We're a late 47 yr old childless couple, hoping to maybe early retire, and currently our main "day jobs" paychecks don't contribute to Social Security.

But we will also not get pensions from these jobs, since we hope to not work long enough in this career to qualify (we don't like it).

We don't pay into S.S. because we happen to live in one of the 15 states where public workers are exempt from paying Social Security taxes. (Bad luck).

We already have both achieved our 40 quarters of Social Security contributions to receive the minimum payment in retirement age, but, so far, just near the minimum amount, since we have many $0 years already. However, if we hold out until 70 (living off other wealth), I will get about $1,200 and my wife about $1,000, even if we never work again.

I am also focusing on building wealth in other ways so we don't have to fully rely on Social Security, but I also know it would be a big help if those checks--for life--were more than the $2,200 combined. Especially considering many lifetime workers will get the max, which is well over $3k/month for one person.

If we move to other states without this irritating exemption from Social Security tax, we can work in this same role and still contribute toward SS. It is possible we could be paying taxes on good salaries, like $150k combined, so could put some "good years" into our 35 year Social Security history. But of course, that would require getting certified in that state, moving, finding a job there, and generally starting over there. I have family in one such state, though.

I also currently make between $10k--$25k in self-employed freelance work and that is paying into Social Security (in fact, I pay both the employee and employer's share since I'm self employed for that work).

My question is:

  • How much is working in this "no pension/no S.S. contribution" situation hurting us financially down the road? How much is it worth moving/recertifying in another state and moving there to do the same job but make S.S. contributions?

I tried to answer this myself by making use of this tool. I plugged in a few different scenarios for just me. A snapshot of this is shown here.

I just wanted to make sure I am thinking of this clearly and not leaving out any considerations--which I have a feeling I am.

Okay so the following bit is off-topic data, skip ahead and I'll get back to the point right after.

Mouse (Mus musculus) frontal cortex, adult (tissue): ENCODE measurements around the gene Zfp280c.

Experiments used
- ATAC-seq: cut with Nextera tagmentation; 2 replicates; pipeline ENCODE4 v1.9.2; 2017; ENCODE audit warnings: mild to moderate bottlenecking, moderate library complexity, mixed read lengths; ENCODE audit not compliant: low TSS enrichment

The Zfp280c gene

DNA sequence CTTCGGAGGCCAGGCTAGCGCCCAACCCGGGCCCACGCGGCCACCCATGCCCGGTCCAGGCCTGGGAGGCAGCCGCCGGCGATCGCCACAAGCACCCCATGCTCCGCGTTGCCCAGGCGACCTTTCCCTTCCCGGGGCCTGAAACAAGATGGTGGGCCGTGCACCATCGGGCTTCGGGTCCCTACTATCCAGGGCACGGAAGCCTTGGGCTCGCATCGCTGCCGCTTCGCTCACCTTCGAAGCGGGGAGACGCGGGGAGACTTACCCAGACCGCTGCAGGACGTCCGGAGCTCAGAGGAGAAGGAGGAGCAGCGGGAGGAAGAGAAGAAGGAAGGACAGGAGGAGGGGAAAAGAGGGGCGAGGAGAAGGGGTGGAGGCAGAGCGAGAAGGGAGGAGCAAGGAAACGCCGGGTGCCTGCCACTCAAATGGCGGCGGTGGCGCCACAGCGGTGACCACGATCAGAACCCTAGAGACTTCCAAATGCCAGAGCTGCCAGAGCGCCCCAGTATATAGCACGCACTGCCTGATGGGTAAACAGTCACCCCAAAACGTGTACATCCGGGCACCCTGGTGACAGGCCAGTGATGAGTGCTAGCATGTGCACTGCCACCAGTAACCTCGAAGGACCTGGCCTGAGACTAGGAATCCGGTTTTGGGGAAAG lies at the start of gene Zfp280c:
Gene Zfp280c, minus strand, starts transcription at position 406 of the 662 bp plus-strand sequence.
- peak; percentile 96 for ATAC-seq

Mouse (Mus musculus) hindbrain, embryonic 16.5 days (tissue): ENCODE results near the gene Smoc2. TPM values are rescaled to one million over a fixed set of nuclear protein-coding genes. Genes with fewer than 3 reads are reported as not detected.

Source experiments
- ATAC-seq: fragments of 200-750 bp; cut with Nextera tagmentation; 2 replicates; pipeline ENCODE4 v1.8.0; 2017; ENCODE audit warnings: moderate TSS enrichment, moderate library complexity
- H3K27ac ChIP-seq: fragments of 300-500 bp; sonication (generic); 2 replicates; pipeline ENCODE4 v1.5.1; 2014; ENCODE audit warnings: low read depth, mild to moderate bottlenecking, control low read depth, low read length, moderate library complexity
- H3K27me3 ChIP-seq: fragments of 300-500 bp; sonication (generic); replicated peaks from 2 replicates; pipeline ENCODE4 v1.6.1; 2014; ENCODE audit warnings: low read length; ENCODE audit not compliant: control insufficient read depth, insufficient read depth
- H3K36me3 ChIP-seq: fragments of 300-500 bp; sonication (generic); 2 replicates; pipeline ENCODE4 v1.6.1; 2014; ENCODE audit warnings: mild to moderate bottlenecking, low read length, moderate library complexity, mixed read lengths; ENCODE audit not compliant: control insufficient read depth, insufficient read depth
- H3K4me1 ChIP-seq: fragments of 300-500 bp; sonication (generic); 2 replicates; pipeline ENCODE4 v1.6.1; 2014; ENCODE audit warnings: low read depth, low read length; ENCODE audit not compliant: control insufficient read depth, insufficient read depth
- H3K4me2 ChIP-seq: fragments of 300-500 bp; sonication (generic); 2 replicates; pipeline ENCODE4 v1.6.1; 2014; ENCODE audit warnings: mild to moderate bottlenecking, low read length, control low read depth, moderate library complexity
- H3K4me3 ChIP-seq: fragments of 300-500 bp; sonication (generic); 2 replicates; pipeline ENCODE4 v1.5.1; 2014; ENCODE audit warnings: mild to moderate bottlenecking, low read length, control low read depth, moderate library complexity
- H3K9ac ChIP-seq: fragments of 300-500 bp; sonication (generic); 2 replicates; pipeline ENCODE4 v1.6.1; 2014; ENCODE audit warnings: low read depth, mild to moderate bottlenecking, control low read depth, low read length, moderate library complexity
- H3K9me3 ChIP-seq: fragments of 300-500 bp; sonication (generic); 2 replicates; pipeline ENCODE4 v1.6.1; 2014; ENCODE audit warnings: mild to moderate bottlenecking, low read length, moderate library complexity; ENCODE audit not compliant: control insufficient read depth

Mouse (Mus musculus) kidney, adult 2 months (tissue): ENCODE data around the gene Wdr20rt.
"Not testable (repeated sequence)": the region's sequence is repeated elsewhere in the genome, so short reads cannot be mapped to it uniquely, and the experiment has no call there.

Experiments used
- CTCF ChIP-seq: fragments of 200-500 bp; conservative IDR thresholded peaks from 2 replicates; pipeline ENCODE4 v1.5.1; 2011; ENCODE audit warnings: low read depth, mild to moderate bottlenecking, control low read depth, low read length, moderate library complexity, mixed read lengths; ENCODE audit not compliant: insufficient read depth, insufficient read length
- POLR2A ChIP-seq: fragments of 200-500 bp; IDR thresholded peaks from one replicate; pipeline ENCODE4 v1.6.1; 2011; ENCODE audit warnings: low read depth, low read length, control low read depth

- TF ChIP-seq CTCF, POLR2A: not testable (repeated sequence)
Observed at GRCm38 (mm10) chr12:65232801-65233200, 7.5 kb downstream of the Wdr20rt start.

• 1
    Are you affiliated in any way with that tool that you linked? Commented Apr 26, 2018 at 14:49
  • 2
    I would be contributing the maximum amount to a Roth for both you and your wife, as well as building a regular investment portfolio. That will more than make up for a lack of SS contributions, if invested in a good growth oriented plan with a solid track record.
    – Norm
    Commented Apr 26, 2018 at 14:58
  • 2
    I just don't see where this is a problem per se - if you are investing that 15% of your income (that SS would deduct) in an appropriate retirement vehicle in addition to your regular retirement saving then you are ahead of the game.
    – Norm
    Commented Apr 26, 2018 at 17:03
  • 4
    They are "guaranteed for life" - until they aren't. There is no guarantee that will not change in the future.
    – Norm
    Commented Apr 26, 2018 at 17:16
  • 2
    "SS payments are guaranteed for life"? It is what it is until it isn't. The current estimate is that Treasury will soon begin tapping into SS reserves and it's estimated that they will be gone by 2035. At that point, SS will only be able to pay 79% of the benefits. For some time, there has been talk of cutting benefits by further raises of the full retirement age. So don't bet on guarantees. Have a Plan B. Commented Apr 27, 2018 at 2:20

1 Answer 1


All US workers must pay into Social Security unless they work for a State government which has opted out of the Social Security system for its employees (usually because the State does not want to pay the employer's share of SS taxes to the Federal Government). But, the Federal Government does not allow such opting out by a State unless the State provides retirement benefits (such as pensions) to its employees to replace the Social Security benefits that the employees cannot collect because they haven't paid into the Social Security System. Now, you say that there are some retirement benefits but you don't wish to stay in your current jobs until it is time to collect retirement benefits. That's fine, but when you quit your current jobs and go work somewhere else, the money accumulated in your State "pension plan" is not forfeited. Typically, you have the option of leaving the money where it is and collecting a picayune pension late in life, or rolling it over into an IRA or possibly the 401(k) plan at your new job (not all 401(k) plans are set up to allow this), or even taking a lump-sum distribution and paying income tax on it right away. This last is usually the least desirable because there are additional financial penalties over and above the income tax. For example, Illinois pays (or used to pay) 8% per annum interest on money in the retirement system, but if withdrawn as a lump sum, the interest is recomputed as if it had been paid at 4% all along, and you get this reduced sum.